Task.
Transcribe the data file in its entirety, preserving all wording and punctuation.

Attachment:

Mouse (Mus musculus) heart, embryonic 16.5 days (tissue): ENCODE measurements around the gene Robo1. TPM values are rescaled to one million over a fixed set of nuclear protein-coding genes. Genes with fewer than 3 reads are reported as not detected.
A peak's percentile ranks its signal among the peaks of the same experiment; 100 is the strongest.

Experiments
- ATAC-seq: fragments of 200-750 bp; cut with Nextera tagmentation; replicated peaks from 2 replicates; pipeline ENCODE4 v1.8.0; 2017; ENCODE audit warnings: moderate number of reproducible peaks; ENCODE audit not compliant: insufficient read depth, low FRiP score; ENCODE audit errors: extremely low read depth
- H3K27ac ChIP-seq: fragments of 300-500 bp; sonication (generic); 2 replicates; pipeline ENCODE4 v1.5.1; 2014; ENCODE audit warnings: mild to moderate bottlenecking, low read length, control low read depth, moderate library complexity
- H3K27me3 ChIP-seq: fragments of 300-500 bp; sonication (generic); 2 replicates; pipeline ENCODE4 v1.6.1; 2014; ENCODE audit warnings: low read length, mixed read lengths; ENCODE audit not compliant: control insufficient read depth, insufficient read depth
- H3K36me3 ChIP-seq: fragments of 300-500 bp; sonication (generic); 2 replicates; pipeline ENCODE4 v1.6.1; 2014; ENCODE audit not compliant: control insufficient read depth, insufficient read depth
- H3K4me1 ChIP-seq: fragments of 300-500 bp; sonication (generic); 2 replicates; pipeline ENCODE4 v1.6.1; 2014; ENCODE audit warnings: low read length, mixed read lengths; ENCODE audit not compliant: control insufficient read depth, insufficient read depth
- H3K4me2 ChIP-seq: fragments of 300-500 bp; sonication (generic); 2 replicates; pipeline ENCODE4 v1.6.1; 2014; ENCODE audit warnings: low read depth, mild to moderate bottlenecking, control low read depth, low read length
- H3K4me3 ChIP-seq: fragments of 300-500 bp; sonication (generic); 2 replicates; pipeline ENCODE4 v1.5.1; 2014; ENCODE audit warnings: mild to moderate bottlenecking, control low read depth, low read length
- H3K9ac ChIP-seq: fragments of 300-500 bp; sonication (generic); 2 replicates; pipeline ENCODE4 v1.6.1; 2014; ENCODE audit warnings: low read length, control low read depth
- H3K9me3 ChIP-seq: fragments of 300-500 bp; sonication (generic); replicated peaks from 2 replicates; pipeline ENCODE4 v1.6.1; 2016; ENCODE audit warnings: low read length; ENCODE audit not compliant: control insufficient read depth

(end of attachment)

Mouse (Mus musculus) heart, embryonic 16.5 days (tissue): ENCODE measurements around the gene Robo1. TPM values are rescaled to one million over a fixed set of nuclear protein-coding genes. Genes with fewer than 3 reads are reported as not detected.
A peak's percentile ranks its signal among the peaks of the same experiment; 100 is the strongest.

Experiments
- ATAC-seq: fragments of 200-750 bp; cut with Nextera tagmentation; replicated peaks from 2 replicates; pipeline ENCODE4 v1.8.0; 2017; ENCODE audit warnings: moderate number of reproducible peaks; ENCODE audit not compliant: insufficient read depth, low FRiP score; ENCODE audit errors: extremely low read depth
- H3K27ac ChIP-seq: fragments of 300-500 bp; sonication (generic); 2 replicates; pipeline ENCODE4 v1.5.1; 2014; ENCODE audit warnings: mild to moderate bottlenecking, low read length, control low read depth, moderate library complexity
- H3K27me3 ChIP-seq: fragments of 300-500 bp; sonication (generic); 2 replicates; pipeline ENCODE4 v1.6.1; 2014; ENCODE audit warnings: low read length, mixed read lengths; ENCODE audit not compliant: control insufficient read depth, insufficient read depth
- H3K36me3 ChIP-seq: fragments of 300-500 bp; sonication (generic); 2 replicates; pipeline ENCODE4 v1.6.1; 2014; ENCODE audit not compliant: control insufficient read depth, insufficient read depth
- H3K4me1 ChIP-seq: fragments of 300-500 bp; sonication (generic); 2 replicates; pipeline ENCODE4 v1.6.1; 2014; ENCODE audit warnings: low read length, mixed read lengths; ENCODE audit not compliant: control insufficient read depth, insufficient read depth
- H3K4me2 ChIP-seq: fragments of 300-500 bp; sonication (generic); 2 replicates; pipeline ENCODE4 v1.6.1; 2014; ENCODE audit warnings: low read depth, mild to moderate bottlenecking, control low read depth, low read length
- H3K4me3 ChIP-seq: fragments of 300-500 bp; sonication (generic); 2 replicates; pipeline ENCODE4 v1.5.1; 2014; ENCODE audit warnings: mild to moderate bottlenecking, control low read depth, low read length
- H3K9ac ChIP-seq: fragments of 300-500 bp; sonication (generic); 2 replicates; pipeline ENCODE4 v1.6.1; 2014; ENCODE audit warnings: low read length, control low read depth
- H3K9me3 ChIP-seq: fragments of 300-500 bp; sonication (generic); replicated peaks from 2 replicates; pipeline ENCODE4 v1.6.1; 2016; ENCODE audit warnings: low read length; ENCODE audit not compliant: control insufficient read depth